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14+ Little Known Facts About Arctic Foxes

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The Arctic fox is definitely less familiar to us than a regular red fox, but in fact, arctic foxes are incredible animals that are often overlooked. You might wonder what arctic foxes eat or what adaptations they need to survive in one of the most extreme and coldest places on Earth. In fact, there are many more interesting facts about these little canine predators worth learning.

 

foxes1.jpg?resize=1200,630 - 25 Little Known Facts About Arctic Foxes

25 Little Known Facts About Arctic Foxes

The Arctic fox is definitely less familiar to us than a regular red fox, but in fact, arctic foxes are incredible animals that are often overlooked. You might wonder what arctic foxes eat or what adaptations they need to survive in one of the most extreme and coldest places on Earth. In fact, there are many more interesting facts about these little canine predators worth learning.

 

Ready to expand your knowledge on the arctic fox? Check out these 25 Little Known Facts About Arctic Foxes.

25. Officially called the arctic fox, this animal also has several nicknames such as white fox, polar fox, or snow fox.

 

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24. Living in extremely cold regions, the arctic fox has a unique system of heat exchange that will not let it start shivering until the temperature drops to an astounding −70 °C (−94 °F).

 

 

23. Another adaptation that allows the fox to survive such harsh conditions is its low surface area to volume ratio and a rounded body shape to minimize the heat escape.

 

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22. People usually think arctic foxes are just white, but in summer when the snow melts away, their fur turns dark to blend in with the environment.

 

21. Their ability to change colors can be even more advanced – studies have shown that arctic foxes living in areas where the snow is not purely white, produce fur of the same, grayish color as the snow.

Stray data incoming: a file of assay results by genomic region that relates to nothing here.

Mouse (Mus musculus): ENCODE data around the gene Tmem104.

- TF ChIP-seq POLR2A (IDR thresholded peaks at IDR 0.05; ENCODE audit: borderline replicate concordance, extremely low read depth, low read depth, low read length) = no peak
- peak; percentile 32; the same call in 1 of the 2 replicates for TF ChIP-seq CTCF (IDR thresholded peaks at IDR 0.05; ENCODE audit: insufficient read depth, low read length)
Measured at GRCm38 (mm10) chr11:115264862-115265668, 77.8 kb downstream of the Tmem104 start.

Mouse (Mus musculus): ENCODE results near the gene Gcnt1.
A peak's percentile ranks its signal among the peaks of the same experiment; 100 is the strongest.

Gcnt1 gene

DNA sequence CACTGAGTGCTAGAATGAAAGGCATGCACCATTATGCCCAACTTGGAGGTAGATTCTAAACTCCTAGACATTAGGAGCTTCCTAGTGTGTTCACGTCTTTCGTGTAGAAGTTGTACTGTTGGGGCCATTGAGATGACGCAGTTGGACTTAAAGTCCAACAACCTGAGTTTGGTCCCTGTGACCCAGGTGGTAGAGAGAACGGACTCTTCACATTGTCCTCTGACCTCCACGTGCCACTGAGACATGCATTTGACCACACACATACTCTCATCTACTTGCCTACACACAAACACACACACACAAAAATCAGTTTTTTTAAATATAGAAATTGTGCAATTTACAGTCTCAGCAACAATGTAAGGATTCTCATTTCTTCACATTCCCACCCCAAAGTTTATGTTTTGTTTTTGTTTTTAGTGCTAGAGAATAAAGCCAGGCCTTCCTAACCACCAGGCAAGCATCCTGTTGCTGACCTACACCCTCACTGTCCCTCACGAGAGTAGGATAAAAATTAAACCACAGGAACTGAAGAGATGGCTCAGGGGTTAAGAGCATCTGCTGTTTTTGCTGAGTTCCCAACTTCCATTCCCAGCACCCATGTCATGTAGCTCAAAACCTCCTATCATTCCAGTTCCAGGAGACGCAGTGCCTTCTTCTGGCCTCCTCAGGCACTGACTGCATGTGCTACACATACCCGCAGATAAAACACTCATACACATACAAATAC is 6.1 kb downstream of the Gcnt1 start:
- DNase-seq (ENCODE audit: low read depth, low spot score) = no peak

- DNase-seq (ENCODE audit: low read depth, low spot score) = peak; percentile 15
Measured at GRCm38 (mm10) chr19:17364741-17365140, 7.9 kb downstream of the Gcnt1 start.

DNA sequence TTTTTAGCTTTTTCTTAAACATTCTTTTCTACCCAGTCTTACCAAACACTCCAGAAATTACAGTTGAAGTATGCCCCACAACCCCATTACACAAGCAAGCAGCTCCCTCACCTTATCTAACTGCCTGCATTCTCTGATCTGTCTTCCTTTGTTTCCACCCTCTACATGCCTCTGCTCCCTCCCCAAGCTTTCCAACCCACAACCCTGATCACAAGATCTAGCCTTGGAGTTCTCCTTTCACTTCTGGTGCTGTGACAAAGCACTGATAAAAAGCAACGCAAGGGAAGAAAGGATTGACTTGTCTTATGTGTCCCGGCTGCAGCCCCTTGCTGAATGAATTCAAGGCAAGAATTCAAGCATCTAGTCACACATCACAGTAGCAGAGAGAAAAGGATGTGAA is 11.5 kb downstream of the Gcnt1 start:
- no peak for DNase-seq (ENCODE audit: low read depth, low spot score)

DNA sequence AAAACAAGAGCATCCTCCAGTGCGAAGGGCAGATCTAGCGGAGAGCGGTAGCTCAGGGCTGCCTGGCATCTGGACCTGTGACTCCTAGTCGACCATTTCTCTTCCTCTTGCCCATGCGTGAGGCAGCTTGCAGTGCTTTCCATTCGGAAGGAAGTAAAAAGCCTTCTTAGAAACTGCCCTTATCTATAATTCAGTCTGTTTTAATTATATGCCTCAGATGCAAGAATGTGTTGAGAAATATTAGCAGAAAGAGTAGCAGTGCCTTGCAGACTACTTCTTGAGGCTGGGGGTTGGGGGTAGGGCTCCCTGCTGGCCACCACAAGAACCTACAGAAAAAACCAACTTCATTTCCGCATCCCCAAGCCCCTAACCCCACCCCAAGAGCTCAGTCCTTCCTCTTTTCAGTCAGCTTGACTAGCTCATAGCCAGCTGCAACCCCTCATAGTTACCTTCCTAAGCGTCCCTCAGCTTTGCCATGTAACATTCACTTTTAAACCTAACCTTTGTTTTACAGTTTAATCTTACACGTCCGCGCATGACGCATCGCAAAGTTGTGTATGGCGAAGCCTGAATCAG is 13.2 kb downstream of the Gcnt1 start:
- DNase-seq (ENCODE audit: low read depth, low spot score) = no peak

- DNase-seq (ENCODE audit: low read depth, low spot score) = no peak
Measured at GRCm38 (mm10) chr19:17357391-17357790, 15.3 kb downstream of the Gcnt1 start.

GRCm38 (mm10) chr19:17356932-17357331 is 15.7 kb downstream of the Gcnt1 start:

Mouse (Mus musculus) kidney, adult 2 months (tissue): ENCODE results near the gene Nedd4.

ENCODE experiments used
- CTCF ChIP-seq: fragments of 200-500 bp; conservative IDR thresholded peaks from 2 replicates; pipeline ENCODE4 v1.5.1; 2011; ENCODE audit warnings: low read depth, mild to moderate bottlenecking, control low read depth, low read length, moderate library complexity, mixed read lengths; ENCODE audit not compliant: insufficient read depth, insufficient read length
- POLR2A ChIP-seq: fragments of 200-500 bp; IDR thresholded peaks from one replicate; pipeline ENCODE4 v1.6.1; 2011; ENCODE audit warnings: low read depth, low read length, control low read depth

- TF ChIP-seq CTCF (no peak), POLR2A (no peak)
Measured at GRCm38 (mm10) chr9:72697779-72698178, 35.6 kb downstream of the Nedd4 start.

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20. Arctic foxes live in underground dens which can be centuries old, used by numerous generations of foxes. These tunnel systems are often very large, covering as many as 1,000 sq. miles (1,200 sq yd) and having up to 150 entrances.

 

17. Arctic foxes are omnivorous, eating almost anything they can find – from rodents, birds or fish to berries, seaweed and carcasses left by larger predators. In case of extreme scarcity, they have been even known to eat their own feces.

 

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16. When hunting, the arctic fox has to break through thick layers of snow. In order to do that, she jumps high in the air and dives headfirst into snow.

 

15. When food is not available, the arctic fox is able to reduce its metabolic rate by half while remaining still active, thereby saving energy.

 

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14. The Arctic fox is usually hunted by polar bears, but in Canada, there was a recorded case of a strong friendship between these two animals. They played together, and the giant bear even shared his food with his little fox friend.

 

 

 

 

13. The arctic fox is known for its far ranging movements, which rank among the largest of all terrestrial mammals. During the seasonal movements, individuals have been recorded to travel a total of up to 4,500 kilometers (2,800 miles) over a winter season.

 

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12. While arctic foxes have perfect senses of smell and hearing, they have pretty poor sight.

 

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